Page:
Democracy and security in an age of quantum transparency
- By Chris Kremidas-Courtney
Better late than never. After weeks of neglect, the global spotlight is finally on Covid-19’s devastating social and economic impact on the world’s most vulnerable. Statements of support, promises of help, and plans for quick aid and debt relief, albeit piecemeal, are welcome.
But yesterday’s policies won’t solve tomorrow’s problems.
The current focus on the immediate emergency is correct. But it must go hand in hand with preparations for even tougher days ahead.
In some developing countries, Covid-19 risks wiping out years of hard work and an impressive steady rise in incomes. With the disruption in global supply chains, trade is slowing. Remittances are declining. Tourism is a memory. A post-crisis recovery will take time, money and effort.
Ethiopia’s Prime Minister and Nobel Peace Prize laureate Abiy Ahmed wants an emergency package worth $150 bn for Africa
In the short-term, almost everywhere in Asia, Africa and Latin America, creaking health systems need to be shored up and urgently needed testing kits, ventilators and protective clothing for health workers, provided. As more and more developing countries go into lockdown, factories screech to a standstill and jobs disappear, cash transfers must be made quickly to the poorest to prevent famine and hunger.
Many governments are already increasing domestic spending to help the poor, requiring that the liquidity of financial systems is maintained to keep money flowing to households and small businesses.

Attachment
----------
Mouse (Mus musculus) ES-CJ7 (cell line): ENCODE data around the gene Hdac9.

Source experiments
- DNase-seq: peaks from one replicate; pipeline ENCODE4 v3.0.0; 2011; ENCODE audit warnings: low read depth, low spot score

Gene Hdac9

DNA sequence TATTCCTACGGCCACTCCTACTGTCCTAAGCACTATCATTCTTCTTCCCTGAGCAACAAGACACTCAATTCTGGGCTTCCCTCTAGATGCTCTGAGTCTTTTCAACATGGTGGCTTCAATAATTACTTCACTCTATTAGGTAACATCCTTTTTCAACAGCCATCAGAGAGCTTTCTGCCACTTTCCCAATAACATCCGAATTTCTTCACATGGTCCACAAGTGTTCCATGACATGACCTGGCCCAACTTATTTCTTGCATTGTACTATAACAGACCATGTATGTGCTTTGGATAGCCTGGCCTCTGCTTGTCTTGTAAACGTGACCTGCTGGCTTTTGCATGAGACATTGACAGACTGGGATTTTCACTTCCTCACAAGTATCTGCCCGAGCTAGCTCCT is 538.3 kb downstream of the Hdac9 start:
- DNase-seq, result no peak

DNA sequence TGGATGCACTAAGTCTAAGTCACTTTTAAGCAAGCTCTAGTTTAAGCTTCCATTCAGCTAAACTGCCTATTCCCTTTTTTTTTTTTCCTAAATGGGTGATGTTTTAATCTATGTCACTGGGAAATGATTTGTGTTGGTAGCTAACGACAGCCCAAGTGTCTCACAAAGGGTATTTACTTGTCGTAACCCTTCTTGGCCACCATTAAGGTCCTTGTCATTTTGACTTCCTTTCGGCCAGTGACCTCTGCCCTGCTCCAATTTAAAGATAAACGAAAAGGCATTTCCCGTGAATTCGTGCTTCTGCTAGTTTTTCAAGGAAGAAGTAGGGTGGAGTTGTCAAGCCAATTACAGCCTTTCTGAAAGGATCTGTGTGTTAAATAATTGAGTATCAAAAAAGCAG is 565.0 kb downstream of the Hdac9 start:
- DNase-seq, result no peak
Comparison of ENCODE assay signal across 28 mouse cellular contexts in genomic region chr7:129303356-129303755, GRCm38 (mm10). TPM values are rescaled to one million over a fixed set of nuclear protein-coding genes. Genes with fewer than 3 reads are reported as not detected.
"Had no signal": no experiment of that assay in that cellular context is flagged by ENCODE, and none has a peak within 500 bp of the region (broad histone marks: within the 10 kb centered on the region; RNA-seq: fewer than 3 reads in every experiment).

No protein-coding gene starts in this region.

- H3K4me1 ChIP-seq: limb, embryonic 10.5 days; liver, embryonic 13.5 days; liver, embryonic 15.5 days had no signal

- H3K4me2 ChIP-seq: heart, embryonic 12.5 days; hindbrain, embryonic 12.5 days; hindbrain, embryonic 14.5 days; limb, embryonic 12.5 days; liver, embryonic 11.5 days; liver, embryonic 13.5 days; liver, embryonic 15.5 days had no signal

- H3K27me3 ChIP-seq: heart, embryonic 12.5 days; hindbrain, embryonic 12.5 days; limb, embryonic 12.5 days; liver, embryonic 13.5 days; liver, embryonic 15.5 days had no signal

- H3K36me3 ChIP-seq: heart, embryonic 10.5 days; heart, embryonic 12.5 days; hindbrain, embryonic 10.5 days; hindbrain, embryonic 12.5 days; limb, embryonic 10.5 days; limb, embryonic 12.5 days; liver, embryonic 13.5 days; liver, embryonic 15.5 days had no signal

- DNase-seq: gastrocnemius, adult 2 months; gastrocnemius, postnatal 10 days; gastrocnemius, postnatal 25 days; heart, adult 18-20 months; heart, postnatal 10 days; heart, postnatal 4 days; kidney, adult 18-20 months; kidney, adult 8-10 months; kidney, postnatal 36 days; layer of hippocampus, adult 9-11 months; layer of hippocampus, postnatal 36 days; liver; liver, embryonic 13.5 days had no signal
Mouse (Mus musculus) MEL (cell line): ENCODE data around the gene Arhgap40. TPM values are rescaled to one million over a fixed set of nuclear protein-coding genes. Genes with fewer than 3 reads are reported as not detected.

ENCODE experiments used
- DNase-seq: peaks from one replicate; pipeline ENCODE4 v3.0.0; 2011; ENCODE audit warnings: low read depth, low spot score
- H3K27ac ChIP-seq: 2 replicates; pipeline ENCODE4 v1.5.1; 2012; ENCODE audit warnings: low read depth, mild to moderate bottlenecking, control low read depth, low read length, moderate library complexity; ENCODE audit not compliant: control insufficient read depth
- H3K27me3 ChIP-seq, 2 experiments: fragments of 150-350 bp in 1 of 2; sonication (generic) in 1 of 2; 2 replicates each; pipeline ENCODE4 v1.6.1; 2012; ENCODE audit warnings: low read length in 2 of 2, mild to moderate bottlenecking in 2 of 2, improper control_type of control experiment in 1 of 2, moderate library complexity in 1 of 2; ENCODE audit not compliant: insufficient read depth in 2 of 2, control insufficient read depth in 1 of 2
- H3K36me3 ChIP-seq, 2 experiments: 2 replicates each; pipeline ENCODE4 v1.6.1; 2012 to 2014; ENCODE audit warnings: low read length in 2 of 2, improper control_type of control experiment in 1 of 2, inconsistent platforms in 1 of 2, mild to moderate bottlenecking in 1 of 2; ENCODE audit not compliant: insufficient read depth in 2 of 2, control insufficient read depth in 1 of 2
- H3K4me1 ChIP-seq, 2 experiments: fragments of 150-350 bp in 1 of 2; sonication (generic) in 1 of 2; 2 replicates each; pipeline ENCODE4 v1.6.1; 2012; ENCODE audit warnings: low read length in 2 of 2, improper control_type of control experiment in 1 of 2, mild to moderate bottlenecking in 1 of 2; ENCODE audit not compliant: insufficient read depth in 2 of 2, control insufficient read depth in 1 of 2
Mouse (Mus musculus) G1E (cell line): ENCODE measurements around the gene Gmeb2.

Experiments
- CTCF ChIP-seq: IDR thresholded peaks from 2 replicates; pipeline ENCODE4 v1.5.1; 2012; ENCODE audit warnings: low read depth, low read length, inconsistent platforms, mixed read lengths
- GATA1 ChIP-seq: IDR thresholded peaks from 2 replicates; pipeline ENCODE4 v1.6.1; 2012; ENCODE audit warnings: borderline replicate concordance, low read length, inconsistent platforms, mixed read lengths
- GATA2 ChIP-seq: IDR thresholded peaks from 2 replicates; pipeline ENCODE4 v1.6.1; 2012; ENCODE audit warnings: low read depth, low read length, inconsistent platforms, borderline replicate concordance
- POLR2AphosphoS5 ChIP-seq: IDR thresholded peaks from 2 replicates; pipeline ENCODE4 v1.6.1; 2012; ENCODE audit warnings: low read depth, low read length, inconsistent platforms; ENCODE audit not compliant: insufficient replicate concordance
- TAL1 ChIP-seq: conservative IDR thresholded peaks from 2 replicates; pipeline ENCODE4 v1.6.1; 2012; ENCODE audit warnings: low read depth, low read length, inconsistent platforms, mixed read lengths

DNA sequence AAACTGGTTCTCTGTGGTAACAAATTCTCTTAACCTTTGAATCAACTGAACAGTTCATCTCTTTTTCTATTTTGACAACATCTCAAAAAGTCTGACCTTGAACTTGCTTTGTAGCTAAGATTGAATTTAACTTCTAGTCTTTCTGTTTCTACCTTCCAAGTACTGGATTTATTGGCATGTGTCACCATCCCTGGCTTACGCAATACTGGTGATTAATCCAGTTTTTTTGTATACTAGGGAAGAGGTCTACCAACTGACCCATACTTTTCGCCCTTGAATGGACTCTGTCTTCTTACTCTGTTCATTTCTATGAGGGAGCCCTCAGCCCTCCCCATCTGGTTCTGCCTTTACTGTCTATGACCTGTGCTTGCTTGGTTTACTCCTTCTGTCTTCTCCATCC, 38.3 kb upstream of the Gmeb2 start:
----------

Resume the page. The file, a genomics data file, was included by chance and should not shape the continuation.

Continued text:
There are demands – and promises – of debt relief. Ethiopia’s Prime Minister and Nobel Peace Prize laureate Abiy Ahmed wants an emergency package worth $150 bn for Africa to boost health spending, shore up foreign reserves and patch up social safety nets. If the virus is not defeated in Africa “it will only bounce back to the rest of the world”, he warns.
The IMF-World Bank meeting on 17 April will seek a coordinated international response to these and other demands. The European Commission is readying its own initiative for African countries.
Old-fashioned aid and trade policies will need a radical rethink
This is welcome. But with the economic fall-out from Covid-19 expected to cause the loss of up to 25 million jobs – many in the developing world –by the end of 2020, it’s equally urgent to put in place policies to tackle an even grimmer future.
Rebooting the economies of most developing nations – even those described as middle-income – won’t be easy. Old-fashioned aid and trade policies will need a radical rethink. Tired conversations and out-dated, often transactional, interactions between rich and poor nations will have to be refreshed.
The European Union, with its expanding network of partners in developing countries can spearhead the transformation. But to do so, European institutions, national governments and policymakers will have to look beyond today’s challenges, short-term victories, petty rivalries and self-absorbed reflexes. Here are some compelling realities which must stay centre stage in upcoming EU reflections:
EU ‘Health partnerships’ must ensure assistance to bring an end to governments’ chronic underfunding of health systems
They will need financial help but also special ‘corona trade preferences’
The agenda is ambitious. In a world dominated by “my nation first” policies, there will certainly be resistance by many. But a pandemic that knows no borders requires global solutions, international cooperation and help-thy-neighbour policies.
It’s a simple matter of self-interest. Building a strong post-Covid-19 world requires changing yesterday’s policies to tackle tomorrow’s tough problems.
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